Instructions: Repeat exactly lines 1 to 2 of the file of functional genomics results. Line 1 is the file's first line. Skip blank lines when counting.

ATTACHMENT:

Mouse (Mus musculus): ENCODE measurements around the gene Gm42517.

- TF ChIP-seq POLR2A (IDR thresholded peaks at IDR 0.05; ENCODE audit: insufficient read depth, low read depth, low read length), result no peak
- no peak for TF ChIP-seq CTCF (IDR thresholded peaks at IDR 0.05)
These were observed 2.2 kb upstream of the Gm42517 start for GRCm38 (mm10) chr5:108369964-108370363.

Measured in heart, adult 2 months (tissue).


Mouse (Mus musculus): ENCODE measurements around the gene Gm42517.

- TF ChIP-seq POLR2A (IDR thresholded peaks at IDR 0.05; ENCODE audit: insufficient read depth, low read depth, low read length), result no peak